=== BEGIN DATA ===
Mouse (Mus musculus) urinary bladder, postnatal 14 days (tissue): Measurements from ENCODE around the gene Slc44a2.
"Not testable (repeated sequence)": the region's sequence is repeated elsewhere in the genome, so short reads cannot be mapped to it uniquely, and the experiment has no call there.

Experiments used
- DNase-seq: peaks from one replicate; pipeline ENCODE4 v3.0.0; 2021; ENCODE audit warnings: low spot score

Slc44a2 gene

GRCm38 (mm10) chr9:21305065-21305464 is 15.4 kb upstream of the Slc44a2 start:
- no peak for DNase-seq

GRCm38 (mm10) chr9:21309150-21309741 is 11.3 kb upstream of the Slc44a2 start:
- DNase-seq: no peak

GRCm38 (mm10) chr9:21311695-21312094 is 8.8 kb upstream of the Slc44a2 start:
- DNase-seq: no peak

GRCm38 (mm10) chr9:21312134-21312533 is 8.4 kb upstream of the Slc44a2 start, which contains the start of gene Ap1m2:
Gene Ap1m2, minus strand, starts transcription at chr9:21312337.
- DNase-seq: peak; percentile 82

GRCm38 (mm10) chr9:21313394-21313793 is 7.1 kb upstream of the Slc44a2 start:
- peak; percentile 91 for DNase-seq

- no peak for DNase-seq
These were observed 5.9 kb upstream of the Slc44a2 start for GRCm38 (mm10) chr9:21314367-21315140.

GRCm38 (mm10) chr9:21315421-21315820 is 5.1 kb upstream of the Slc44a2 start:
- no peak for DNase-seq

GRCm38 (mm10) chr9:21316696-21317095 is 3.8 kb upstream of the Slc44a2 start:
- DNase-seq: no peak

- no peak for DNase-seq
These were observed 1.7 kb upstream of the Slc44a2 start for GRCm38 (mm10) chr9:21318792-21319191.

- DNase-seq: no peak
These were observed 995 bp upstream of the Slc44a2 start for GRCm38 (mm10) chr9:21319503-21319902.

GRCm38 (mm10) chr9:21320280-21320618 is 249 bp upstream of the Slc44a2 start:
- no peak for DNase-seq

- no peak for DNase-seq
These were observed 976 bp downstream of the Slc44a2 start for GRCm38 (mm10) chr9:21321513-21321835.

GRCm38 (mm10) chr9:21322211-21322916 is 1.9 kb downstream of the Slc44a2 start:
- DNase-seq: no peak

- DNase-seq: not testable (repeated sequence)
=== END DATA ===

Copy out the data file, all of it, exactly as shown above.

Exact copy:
Mouse (Mus musculus) urinary bladder, postnatal 14 days (tissue): Measurements from ENCODE around the gene Slc44a2.
"Not testable (repeated sequence)": the region's sequence is repeated elsewhere in the genome, so short reads cannot be mapped to it uniquely, and the experiment has no call there.

Experiments used
- DNase-seq: peaks from one replicate; pipeline ENCODE4 v3.0.0; 2021; ENCODE audit warnings: low spot score

Slc44a2 gene

GRCm38 (mm10) chr9:21305065-21305464 is 15.4 kb upstream of the Slc44a2 start:
- no peak for DNase-seq

GRCm38 (mm10) chr9:21309150-21309741 is 11.3 kb upstream of the Slc44a2 start:
- DNase-seq: no peak

GRCm38 (mm10) chr9:21311695-21312094 is 8.8 kb upstream of the Slc44a2 start:
- DNase-seq: no peak

GRCm38 (mm10) chr9:21312134-21312533 is 8.4 kb upstream of the Slc44a2 start, which contains the start of gene Ap1m2:
Gene Ap1m2, minus strand, starts transcription at chr9:21312337.
- DNase-seq: peak; percentile 82

GRCm38 (mm10) chr9:21313394-21313793 is 7.1 kb upstream of the Slc44a2 start:
- peak; percentile 91 for DNase-seq

- no peak for DNase-seq
These were observed 5.9 kb upstream of the Slc44a2 start for GRCm38 (mm10) chr9:21314367-21315140.

GRCm38 (mm10) chr9:21315421-21315820 is 5.1 kb upstream of the Slc44a2 start:
- no peak for DNase-seq

GRCm38 (mm10) chr9:21316696-21317095 is 3.8 kb upstream of the Slc44a2 start:
- DNase-seq: no peak

- no peak for DNase-seq
These were observed 1.7 kb upstream of the Slc44a2 start for GRCm38 (mm10) chr9:21318792-21319191.

- DNase-seq: no peak
These were observed 995 bp upstream of the Slc44a2 start for GRCm38 (mm10) chr9:21319503-21319902.

GRCm38 (mm10) chr9:21320280-21320618 is 249 bp upstream of the Slc44a2 start:
- no peak for DNase-seq

- no peak for DNase-seq
These were observed 976 bp downstream of the Slc44a2 start for GRCm38 (mm10) chr9:21321513-21321835.

GRCm38 (mm10) chr9:21322211-21322916 is 1.9 kb downstream of the Slc44a2 start:
- DNase-seq: no peak

- DNase-seq: not testable (repeated sequence)